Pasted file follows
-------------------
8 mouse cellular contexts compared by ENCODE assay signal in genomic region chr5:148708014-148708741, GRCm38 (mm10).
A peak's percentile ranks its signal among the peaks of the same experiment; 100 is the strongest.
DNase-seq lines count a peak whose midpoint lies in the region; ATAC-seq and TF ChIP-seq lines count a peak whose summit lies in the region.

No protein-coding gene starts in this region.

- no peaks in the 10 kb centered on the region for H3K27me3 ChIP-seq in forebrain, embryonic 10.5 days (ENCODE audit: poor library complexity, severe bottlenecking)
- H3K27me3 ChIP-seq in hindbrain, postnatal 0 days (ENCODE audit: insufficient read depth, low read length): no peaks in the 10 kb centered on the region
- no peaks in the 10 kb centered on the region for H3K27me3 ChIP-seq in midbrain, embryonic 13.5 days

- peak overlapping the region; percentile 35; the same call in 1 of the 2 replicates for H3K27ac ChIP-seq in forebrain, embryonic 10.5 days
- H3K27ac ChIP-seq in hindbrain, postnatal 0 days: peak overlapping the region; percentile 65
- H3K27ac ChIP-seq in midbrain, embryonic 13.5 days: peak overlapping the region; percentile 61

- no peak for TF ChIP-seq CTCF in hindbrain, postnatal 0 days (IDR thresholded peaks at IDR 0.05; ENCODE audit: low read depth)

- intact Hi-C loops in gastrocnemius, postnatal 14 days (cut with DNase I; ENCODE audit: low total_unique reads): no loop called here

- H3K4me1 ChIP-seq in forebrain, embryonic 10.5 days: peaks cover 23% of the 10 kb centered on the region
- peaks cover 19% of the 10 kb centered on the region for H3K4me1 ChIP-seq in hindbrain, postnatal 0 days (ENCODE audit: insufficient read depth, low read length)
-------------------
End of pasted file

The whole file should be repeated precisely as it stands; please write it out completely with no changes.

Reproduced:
8 mouse cellular contexts compared by ENCODE assay signal in genomic region chr5:148708014-148708741, GRCm38 (mm10).
A peak's percentile ranks its signal among the peaks of the same experiment; 100 is the strongest.
DNase-seq lines count a peak whose midpoint lies in the region; ATAC-seq and TF ChIP-seq lines count a peak whose summit lies in the region.

No protein-coding gene starts in this region.

- no peaks in the 10 kb centered on the region for H3K27me3 ChIP-seq in forebrain, embryonic 10.5 days (ENCODE audit: poor library complexity, severe bottlenecking)
- H3K27me3 ChIP-seq in hindbrain, postnatal 0 days (ENCODE audit: insufficient read depth, low read length): no peaks in the 10 kb centered on the region
- no peaks in the 10 kb centered on the region for H3K27me3 ChIP-seq in midbrain, embryonic 13.5 days

- peak overlapping the region; percentile 35; the same call in 1 of the 2 replicates for H3K27ac ChIP-seq in forebrain, embryonic 10.5 days
- H3K27ac ChIP-seq in hindbrain, postnatal 0 days: peak overlapping the region; percentile 65
- H3K27ac ChIP-seq in midbrain, embryonic 13.5 days: peak overlapping the region; percentile 61

- no peak for TF ChIP-seq CTCF in hindbrain, postnatal 0 days (IDR thresholded peaks at IDR 0.05; ENCODE audit: low read depth)

- intact Hi-C loops in gastrocnemius, postnatal 14 days (cut with DNase I; ENCODE audit: low total_unique reads): no loop called here

- H3K4me1 ChIP-seq in forebrain, embryonic 10.5 days: peaks cover 23% of the 10 kb centered on the region
- peaks cover 19% of the 10 kb centered on the region for H3K4me1 ChIP-seq in hindbrain, postnatal 0 days (ENCODE audit: insufficient read depth, low read length)